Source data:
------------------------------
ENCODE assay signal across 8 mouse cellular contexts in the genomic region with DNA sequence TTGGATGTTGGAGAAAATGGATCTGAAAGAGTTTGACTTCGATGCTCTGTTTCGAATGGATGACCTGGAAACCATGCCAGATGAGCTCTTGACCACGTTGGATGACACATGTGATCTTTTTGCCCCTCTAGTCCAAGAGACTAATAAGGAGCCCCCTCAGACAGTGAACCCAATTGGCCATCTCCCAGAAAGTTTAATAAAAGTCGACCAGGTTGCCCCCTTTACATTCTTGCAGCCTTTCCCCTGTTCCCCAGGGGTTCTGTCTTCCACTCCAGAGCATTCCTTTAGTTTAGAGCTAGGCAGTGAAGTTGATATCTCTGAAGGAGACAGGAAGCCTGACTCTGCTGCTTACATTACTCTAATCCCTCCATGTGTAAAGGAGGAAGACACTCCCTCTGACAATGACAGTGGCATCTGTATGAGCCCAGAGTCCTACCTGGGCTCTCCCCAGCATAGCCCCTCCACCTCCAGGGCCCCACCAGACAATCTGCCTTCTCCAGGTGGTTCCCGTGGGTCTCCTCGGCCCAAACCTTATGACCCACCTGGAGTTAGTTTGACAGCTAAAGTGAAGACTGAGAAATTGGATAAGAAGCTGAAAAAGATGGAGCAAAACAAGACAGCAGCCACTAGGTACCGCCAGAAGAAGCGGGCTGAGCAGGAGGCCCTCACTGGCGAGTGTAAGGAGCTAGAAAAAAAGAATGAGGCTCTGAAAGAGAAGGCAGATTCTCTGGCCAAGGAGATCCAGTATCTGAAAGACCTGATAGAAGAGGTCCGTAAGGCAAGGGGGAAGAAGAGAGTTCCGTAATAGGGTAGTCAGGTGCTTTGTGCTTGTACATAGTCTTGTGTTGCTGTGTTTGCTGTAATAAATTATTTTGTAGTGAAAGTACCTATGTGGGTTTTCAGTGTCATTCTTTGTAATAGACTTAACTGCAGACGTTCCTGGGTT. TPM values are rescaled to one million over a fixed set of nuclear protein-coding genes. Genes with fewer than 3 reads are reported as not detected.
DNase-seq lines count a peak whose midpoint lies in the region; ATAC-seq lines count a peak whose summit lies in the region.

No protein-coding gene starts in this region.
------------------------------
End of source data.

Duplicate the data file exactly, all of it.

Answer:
ENCODE assay signal across 8 mouse cellular contexts in the genomic region with DNA sequence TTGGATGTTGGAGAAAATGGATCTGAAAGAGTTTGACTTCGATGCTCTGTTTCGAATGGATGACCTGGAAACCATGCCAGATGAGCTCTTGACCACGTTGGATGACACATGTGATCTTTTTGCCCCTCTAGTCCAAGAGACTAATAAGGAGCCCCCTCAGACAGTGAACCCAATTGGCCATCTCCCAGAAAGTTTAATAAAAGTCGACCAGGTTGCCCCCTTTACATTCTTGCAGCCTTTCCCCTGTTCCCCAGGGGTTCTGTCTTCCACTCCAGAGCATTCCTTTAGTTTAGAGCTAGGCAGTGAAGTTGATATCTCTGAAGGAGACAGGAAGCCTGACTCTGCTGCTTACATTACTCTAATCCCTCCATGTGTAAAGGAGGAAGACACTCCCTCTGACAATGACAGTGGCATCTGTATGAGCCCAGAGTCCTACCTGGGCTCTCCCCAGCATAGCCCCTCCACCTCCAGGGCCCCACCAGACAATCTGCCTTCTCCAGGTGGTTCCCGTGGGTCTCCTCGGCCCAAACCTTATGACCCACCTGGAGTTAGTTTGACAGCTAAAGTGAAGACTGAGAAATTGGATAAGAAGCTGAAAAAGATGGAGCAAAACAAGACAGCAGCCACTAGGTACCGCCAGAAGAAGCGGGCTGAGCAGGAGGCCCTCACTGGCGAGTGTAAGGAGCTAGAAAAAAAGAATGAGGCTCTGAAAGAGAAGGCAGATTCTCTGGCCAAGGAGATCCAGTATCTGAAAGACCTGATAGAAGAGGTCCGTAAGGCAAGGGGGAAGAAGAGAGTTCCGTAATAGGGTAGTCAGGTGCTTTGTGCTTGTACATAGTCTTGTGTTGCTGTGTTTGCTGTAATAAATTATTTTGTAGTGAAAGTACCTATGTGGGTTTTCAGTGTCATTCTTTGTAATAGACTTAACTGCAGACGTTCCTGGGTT. TPM values are rescaled to one million over a fixed set of nuclear protein-coding genes. Genes with fewer than 3 reads are reported as not detected.
DNase-seq lines count a peak whose midpoint lies in the region; ATAC-seq lines count a peak whose summit lies in the region.

No protein-coding gene starts in this region.